Here we can discuss ideas, inspirations and philosophy that does not readily fall into an established category. Often the most interesting ideas and the ones that are hard to classify

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  • Dear David
    Thanks for your swift and helpful reply.
    At the moment the prisons we work in are in
    Uganda and Kenya. We hope to expand into other
    East African countries. Exactly as you say, the cultural
    differences are significant. There are very great problems
    in the prisons but also some good things.
    We do provide plenty of Education, Health and Access to Justice
    initiatives. We run some singing groups and occasionally
    a Yoga teacher visits some of the prisons.
    Most prisoners have fairly fundamentalist religious views.
    One of the broad aspirations of the Project is to transform
    Criminal Justice systems and to transform the mindsets that
    generate so many damaging vicious circles at the moment.
    I was wondering how far some Buddhist practices could
    be encouraged in this social context.
    The Angulimala story makes an interesting starting point.
    I will follow up your suggestions.
    There is no need for you to do anything else but
    if you happen to come across other interested people
    I'd be grateful to hear about them.
    Yours
    George
    reply.at - This website is for sale! - reply Resources and Information.
    This website is for sale! reply.at is your first and best source for all of the information you’re looking for. From general topics to more of what y…
  • That sounds like extremely worthwhile work. Where is your Africa project? Your question is a challenging one. There have been and are a variety of Buddhist prison projects, especially in the USA, but how relevant they would be to your people I'm not sure. Then there is the work of Naikan people in Japan. I think it would need some adaptation to fit local culture, but might then have some relevance.

  • Dear David
    As part of the work of the African Prisons Project we have
    retreats for some of the people involved. I have often wondered
    how Eleusis might be able to contribute. I often find it hard
    to work out how to incorporate the wonders of Buddhism into
    the lives of people caught up in prisons in our parts of Africa.
    Is there anyone you know who may be able to help work out some
    way of doing this. I have another Trustees' Strategy meeting coming up in September and I would like to float some ideas then.
    Hope you are enjoying the Summer.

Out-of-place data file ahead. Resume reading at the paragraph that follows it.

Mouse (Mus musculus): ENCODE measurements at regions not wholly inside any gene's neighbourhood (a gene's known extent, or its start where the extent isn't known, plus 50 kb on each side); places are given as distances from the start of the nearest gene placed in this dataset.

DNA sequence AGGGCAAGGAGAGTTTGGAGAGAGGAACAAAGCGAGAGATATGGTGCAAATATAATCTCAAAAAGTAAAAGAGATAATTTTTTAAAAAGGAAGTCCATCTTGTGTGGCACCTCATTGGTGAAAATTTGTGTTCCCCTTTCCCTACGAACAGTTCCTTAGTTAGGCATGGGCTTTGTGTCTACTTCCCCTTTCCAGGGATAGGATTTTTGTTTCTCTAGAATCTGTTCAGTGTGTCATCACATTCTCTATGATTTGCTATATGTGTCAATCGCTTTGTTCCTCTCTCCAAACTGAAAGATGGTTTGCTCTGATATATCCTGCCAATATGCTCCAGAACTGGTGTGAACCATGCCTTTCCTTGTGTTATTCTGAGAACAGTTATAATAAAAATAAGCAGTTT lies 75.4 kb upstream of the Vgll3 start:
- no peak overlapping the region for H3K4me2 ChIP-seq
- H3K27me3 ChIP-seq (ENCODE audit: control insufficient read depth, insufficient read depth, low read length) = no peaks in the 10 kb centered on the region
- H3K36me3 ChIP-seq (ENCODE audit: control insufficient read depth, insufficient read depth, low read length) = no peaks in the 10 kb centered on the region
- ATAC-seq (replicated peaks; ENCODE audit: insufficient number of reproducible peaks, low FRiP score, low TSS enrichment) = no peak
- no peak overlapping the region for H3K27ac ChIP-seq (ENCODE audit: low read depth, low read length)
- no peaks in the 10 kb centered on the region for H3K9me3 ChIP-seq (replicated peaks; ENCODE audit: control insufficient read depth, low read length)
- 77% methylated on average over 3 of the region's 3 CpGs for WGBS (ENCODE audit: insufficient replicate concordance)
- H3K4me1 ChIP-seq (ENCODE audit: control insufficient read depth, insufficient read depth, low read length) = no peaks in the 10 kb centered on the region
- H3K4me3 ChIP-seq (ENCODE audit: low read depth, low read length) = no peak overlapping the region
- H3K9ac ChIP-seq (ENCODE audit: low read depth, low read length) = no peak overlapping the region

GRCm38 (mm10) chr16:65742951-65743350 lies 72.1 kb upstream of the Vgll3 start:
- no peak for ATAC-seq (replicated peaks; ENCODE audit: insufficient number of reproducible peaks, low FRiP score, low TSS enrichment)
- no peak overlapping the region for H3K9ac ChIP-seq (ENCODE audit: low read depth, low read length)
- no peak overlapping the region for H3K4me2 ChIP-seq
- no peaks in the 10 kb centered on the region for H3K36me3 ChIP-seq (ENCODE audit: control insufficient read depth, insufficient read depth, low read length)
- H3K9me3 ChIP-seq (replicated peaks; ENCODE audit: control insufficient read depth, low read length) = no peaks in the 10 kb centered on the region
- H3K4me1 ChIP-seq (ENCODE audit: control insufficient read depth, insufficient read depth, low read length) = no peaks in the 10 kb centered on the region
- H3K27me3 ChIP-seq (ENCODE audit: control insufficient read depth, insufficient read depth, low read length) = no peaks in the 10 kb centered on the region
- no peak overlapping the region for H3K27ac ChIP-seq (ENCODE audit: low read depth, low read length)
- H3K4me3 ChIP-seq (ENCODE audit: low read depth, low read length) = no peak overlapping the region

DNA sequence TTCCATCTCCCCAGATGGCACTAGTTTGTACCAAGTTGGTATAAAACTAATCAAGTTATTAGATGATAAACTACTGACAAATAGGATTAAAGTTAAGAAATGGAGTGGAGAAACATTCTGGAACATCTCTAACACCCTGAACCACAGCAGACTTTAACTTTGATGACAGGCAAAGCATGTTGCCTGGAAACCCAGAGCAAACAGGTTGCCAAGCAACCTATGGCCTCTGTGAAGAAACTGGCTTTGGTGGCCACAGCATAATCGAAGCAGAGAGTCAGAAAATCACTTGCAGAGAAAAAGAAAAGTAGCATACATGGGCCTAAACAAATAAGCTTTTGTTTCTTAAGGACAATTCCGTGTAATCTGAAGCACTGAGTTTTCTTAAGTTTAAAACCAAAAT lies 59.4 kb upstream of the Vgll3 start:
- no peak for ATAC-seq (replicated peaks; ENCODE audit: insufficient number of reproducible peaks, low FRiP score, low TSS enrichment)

Yours
    George
    http://Africa.Is/
    See related links to what you are looking for.
  • Thanks, George. I've added a response in Questions in the Sand

  • Hi David
    Thanks for your comments.
    I was always interested in "Island" which Huxley wrote
    as he was dying. It is a sort of Utopian counter to his
    Brave New World. The island tries to live according to a blend
    of Tantric Buddhism and Scots' pragmatism.
    I enjoyed Guy Claxton's books as he seems to understand
    huge amounts of modern science and psychology.
    Derrida is often obscure but is famous for
    saying that "there is nothing without a context"
    and I wondered whether his thinking partly overlapped
    with dependent origination.
    Anoeda Judith is very Californian in style and I find
    that many people interested in East meeting West quote her.
    A few years ago a prisoner suggested I read Eckhart Tolle
    so I did.
    I tend to read fragments of these books and I try to avoid
    fogging the mind with discursive reading but i do like to hear
    what other people think of them.
    I hope your own writing is going well.
    Yours
    George
  • I did read Huxley a very long time ago. I've read some Guy Claxton - also a long time ago. Jesus on the Kingdom of God is very good :-) The other three I have not read.

  • Very nice too. It's pouring with rain here.

  • Thanks for the questions.
    Now happily investigating in the garden.
    Yours
    George

  • When walking around a lake
    investigate.
    Look at the lake.
    Who is walking around today?
    What is the lake saying?
    Whose face is playing on the ripples?
    Whose ripples are playing on the lakeside path?
    Is the lake only now or was it there before the advent of oneself?
    Will it still be there when one has ceased?
    Is that a power?
    Is that the heart of Buddhism?
    Does one’s Buddhism have heart?
    How many chakras has one drowned in the lake?
    Is this all just a deconstruction of the kingdom of God?
    What are those hungry ducks saying?
    They too are caring for their chicks.
    How beautiful, the sunshine reflecting on the water!
    Gazing into the blue, I see a few clouds sailing in.

  • Bonjour
    Just back from a pleasant walk round the lake
    reflecting on your many points.

    When thinking about and discussing how Buddhism helps
    I often find myself trying to put together a recipe or
    cocktail of ideas and practices. Some ingredients come up
    many times.

    At some time I would be interested to know what you think
    aboutany of the following. Do they resonate or jar with your
    own understanding?

    Eckhart Tolle on The Power of Now
    Guy Claxton on The Heart of Buddhism
    Aldous Huxley's Island
    Anoeda Judith on the chakras
    Derrida on Deconstruction
    Jesus on the Kingdom of God

    I realise this is a big ask but if you
    have the time to share your responses
    to any of these I'd be grateful.

    Yours
    George
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